Models and Computations for Studying Biofluid Applications

Tuesday, June 15 at 07:45pm (PDT)
Wednesday, June 16 at 03:45am (BST)
Wednesday, June 16 11:45am (KST)

SMB2021 SMB2021 Follow Tuesday (Wednesday) during the "MS10" time block.
Note: this minisymposia has multiple sessions. The second session is MS16-MMPB (click here).

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Zhiliang Xu (Univeristy of Notre Dame, USA), Giordano Tierra (University of North Texas, USA), Shixin Xu (Duke Kunshan University)


The past decades have witnessed a rapid development of mathematical and computational models for biophysical applications. This mini-symposium is intended to provide a forum for researchers to present contributions in the broad field of modeling and computational methods for fluid related biological applications. Topics within the scope of interest include, but are not limited to: a) continuum models such as phase-field models and efficient simulation schemes; b) discrete-continuum multiscale mechanistic models and applications; c) simulations of various biofluid applications.

Qi Wang

(U of South Carolina, USA)
"A Phase Field Embedding Method for Flow-Active Particle Interactions"
We present a novel computational framework to numerically investigate fluid structure interaction using the phase field embedding. Each solid structure or soft matter structure immersed in the fluid, grossly referred to as the particle in this paper, is represented by a volume preserving phase field. The motion of the active particle is driven by the surrounding fluid velocity and its self-propelling velocity. A repulsive force exists between each pair of particles and between a particle and the boundary. The particle also exerts a drag force to the fluid. When the particle is solid, its state is described by a zero velocity gradient tensor and a phase field that defines its profile. A thermodynamically consistent hydrodynamic model is then derived for the fluid-particle ensemble by the generalized Onsager principle. Structure-preserving numerical algorithms are developed for the thermodynamically consistent model. Numerical tests are carried out to verify the rate of convergence and some numerical examples are given to demonstrate the usefulness of the computational framework for simulating fluid-structure interactions for self-propelling active particles.

Jia Zhao

(Utah State University, USA)
"Partial demixing of RNA-protein complexes leads to intra-droplet patterning in phase-separated biological condensates"
An emerging mechanism for intracellular organization is liquid-liquid phase separation (LLPS). Found in both the nucleus and the cytoplasm, liquid-like droplets condense to create compartments that are thought to promote and inhibit specific biochemistry. In this work, a multiphase, Cahn-Hilliard diffuse interface model is used to examine RNA-protein interactions driving LLPS. We create a bivalent system that allows for two different species of protein-RNA complexes and model the competition that arises for a shared binding partner, free protein. With this system we demonstrate that the binding and unbinding of distinct RNA-protein complexes leads to diverse spatial pattern formation and dynamics within droplets. Both the initial formation and transient behavior of spatial patterning are subject to the exchange of free proteins between RNA-protein complexes. This study illustrates that spatiotemporal heterogeneity can emerge within phase-separated biological condensates with simple binding reactions and competition. Intra-droplet patterning may influence droplet composition and, subsequently, cellular organization on a larger scale.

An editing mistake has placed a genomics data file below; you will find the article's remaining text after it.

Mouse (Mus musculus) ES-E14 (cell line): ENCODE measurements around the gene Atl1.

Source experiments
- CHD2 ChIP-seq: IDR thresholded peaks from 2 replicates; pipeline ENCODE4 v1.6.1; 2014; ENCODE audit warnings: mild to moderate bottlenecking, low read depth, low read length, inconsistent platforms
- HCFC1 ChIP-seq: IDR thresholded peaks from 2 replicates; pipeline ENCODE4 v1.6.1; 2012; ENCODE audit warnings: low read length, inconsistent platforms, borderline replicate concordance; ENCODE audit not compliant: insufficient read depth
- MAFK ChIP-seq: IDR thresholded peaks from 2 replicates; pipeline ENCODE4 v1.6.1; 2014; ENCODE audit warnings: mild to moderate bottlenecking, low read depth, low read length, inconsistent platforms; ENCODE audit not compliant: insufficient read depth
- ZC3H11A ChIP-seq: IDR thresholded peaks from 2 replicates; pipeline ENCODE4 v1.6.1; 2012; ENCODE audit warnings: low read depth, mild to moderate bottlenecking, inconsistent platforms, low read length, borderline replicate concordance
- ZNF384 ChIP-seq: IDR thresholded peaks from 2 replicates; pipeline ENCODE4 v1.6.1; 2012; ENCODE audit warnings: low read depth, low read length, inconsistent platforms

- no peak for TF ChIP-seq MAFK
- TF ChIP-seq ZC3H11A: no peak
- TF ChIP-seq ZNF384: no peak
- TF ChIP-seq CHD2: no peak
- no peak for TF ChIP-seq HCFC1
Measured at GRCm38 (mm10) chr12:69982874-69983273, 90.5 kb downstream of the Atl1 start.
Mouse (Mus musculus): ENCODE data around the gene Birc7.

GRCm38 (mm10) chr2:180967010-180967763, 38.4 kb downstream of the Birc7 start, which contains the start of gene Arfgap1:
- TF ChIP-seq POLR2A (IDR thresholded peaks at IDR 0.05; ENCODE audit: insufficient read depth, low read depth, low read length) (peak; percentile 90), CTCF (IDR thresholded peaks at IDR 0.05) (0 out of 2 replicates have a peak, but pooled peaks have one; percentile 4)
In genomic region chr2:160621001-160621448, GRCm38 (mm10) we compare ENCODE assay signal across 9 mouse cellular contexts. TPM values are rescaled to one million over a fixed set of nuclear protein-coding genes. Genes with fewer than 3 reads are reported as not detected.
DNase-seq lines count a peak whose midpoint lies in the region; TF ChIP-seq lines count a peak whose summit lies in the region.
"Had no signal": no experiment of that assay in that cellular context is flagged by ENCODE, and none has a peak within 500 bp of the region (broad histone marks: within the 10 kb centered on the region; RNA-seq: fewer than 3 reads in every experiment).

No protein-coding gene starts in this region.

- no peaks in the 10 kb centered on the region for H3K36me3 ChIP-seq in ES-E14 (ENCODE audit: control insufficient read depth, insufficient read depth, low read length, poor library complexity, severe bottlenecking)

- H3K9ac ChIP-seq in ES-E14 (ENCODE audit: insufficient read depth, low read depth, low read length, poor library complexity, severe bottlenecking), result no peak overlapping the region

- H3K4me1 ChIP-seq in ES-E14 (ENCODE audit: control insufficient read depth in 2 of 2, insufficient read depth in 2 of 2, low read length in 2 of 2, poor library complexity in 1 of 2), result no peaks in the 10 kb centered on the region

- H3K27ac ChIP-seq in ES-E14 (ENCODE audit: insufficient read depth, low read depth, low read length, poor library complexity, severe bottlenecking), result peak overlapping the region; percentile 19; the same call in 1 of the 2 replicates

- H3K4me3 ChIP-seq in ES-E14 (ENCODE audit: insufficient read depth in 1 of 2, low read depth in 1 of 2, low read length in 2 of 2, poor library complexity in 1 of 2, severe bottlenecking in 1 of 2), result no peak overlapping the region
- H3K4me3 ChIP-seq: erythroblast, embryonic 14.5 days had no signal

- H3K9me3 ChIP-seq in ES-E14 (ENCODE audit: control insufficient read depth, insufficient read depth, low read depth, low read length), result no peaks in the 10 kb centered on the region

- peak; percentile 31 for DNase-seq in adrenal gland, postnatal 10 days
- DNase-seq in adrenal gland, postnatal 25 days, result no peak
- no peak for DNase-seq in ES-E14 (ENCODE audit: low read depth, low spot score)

Xinfeng Liu

(Department of Mathematics, University of South Carolina, USA)
"Mathematical modeling and computational investigation of heterogeneity in breast cancer cells"
Solid tumors are heterogeneous in composition. Cancer stem cells (CSCs) are a highly tumorigenic cell type found in developmentally diverse tumors that are believed to be resistant to standard chemotherapeutic drugs and responsible for tumor recurrence. Thus understanding the tumor growth kinetics is critical for development of novel strategies for cancer treatment. For this talk, I shall introduce mathematical modeling to study Her2 signaling for the dynamical interaction between cancer stem cells (CSCs) and non-stem cancer cells, and our findings reveal that two negative feedback loops are critical in controlling the balance between the population of CSCs and that of non-stem cancer cells. Furthermore, the model with negative feedback suggests that over-expression of the oncogene HER2 leads to an increase of CSCs by regulating the division mode or proliferation rate of CSCs.

Isaac Klapper

(Temple University, USA)
"Modeling Metabolism in Microbial Biofilms"
Outside of laboratories, microbial communities (biofilms and other types) often exist in relatively stable environments where, on average, resource quality and quantity are predictable. Under such conditions, these communities are able to organize into tuned chemical factories, efficiently turning resources into biomass and waste byproducts. To do so, physical, chemical, and biological constraints must be accomodated. Here techniques to model this organization will be discussed. In particular, the importance of coupling microscale metabolic information to community scale transport processes will be emphasized.

Hosted by SMB2021 Follow
Virtual conference of the Society for Mathematical Biology, 2021.